Writer: Joshua Andino
2 min read April 2021 — While a national labor shortage continues to impact industries across the country, the challenge has long been present for Minnesota’s software industry.
In a survey of the state’s largest software firms reported by the Twin Cities Business Journal, many responded that the largest challenge for this year would be recruiting and retaining talent.
Minneapolis technology firms have been considering ways in which to return to the office in order to both maintain their growth as well as retain the talent that they already have. Flexibility has been a priority for employees, a testament to the likelihood that the hybrid work model brought about by the pandemic will be a lasting change across the industry and others.
Minneapolis-based Kipsu, which provides a messaging platform for hotels and other customer-service businesses to contact customers, have been struggling to find talent for a while now. The company has 60 employees, with plans to hire 30 more in Minneapolis. Considering the challenges of hiring in a pandemic “It wasn’t easy before Covid-19, and I don’t think it’s changed since then,” CEO Christopher Smith told the Journal.
It’s a jobseeker’s market these days, and software companies such as Kipsu are not only competing with each other for talent, but across a bevy of sectors with other industry players, such as digital consultancies and the IT departments of Minnesota’s Fortune 500 countries, Smith explained.
Other companies, such as Minneapolis-marketing firm Bold Orange have turned to acquisitions in order to fuel growth, after buying digital-consultancy agency Three Deep Marketing. Overall, Bold Orange and Three Deep will have 75 employees total, with plans remaining to hire an additional six workers. The companies have offices in Minneapolis and St. Paul.
A lack of talent and fierce competition for what remains available is being felt across the country and many industries, and while tech firms may be able to overcome some of these challenges by being more easily able to adapt hybrid and flexible work models, not all are so lucky. As the economy begins to slowly reopen across the country, many are wondering where have all the workers gone.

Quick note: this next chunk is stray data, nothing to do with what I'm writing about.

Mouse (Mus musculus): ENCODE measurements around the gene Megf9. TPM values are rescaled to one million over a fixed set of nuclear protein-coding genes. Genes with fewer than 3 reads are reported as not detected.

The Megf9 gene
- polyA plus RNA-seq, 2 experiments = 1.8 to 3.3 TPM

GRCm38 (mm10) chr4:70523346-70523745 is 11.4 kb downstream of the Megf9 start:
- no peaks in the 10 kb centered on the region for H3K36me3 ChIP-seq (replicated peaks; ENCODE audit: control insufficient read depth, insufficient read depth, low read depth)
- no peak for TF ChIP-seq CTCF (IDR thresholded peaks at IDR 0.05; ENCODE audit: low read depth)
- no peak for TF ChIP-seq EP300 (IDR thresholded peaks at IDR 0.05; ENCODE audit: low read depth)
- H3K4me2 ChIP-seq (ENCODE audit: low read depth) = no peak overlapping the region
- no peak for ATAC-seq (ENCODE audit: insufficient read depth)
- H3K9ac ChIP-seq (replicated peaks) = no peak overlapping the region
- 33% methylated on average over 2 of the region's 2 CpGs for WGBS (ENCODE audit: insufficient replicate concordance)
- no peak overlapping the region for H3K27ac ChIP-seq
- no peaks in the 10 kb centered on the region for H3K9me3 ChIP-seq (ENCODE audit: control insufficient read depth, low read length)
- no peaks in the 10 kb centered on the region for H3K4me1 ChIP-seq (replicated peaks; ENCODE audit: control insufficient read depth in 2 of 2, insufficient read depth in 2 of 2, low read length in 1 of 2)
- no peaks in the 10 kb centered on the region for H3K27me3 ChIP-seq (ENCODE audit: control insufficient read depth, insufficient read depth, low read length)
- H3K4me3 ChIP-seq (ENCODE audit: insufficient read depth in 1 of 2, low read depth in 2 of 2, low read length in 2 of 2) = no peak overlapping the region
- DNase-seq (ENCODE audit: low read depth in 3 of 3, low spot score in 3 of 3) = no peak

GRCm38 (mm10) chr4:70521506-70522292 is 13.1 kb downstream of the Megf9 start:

The pool of overall available workers remains below pre-pandemic levels, and it has made hiring difficult for employers, explains Carson Gorecki, a regional labor analyst for the Minnesota Department of Employment and Economic Development. The trend is happening across the country, and may force employers to begin raising wages, as potential employees feel more comfortable searching for better offers or relying upon expanded unemployment benefits.
Over in Duluth, the city’s director of workforce development, Elena Foshay, explained to the Star Tribune that, “If you want to look for a job, now is a great time. Every employer hiring is struggling right now.”
The unemployment rate for March in the Duluth area was at 4.3%. In Minneapolis, it was 4.1%
The leisure and hospitality industry, after noticeable gains in the first two months of the year, showed only a slight uptick this past month. In the Minnesota tech ecosystem, the growth is more deliberate.
Wayzata-based digital consultancy firm RBA is hiring nearly every week, CEO Rick Born said to the Journal. The company has around 200 employees after acquiring Duluth-based Saturn Systems and 20 others it had hired since then. Minneapolis-based Calabrio and St. Louis Park located Irish Titan have announced similar expansions and new hires in both the Minneapolis-St. Paul metro area or in new offices across the country, such as Austin, Texas.
“I see a remote component to our workforce as being a constant moving forward,” he said.
Tech employment is expected to grow 2.5% across the country in 2021. Minneapolis had the 10th-largest growth in tech job postings of any U.S. metro from February to March, according to the Illinois-based information technology trade association, CompTIA.